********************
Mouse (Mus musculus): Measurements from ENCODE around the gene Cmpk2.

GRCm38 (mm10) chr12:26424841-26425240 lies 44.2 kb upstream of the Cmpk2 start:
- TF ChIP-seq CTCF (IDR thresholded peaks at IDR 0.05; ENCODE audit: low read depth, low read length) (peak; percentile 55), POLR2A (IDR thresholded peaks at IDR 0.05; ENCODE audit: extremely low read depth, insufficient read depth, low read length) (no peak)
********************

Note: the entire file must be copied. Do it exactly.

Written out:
Mouse (Mus musculus): Measurements from ENCODE around the gene Cmpk2.

GRCm38 (mm10) chr12:26424841-26425240 lies 44.2 kb upstream of the Cmpk2 start:
- TF ChIP-seq CTCF (IDR thresholded peaks at IDR 0.05; ENCODE audit: low read depth, low read length) (peak; percentile 55), POLR2A (IDR thresholded peaks at IDR 0.05; ENCODE audit: extremely low read depth, insufficient read depth, low read length) (no peak)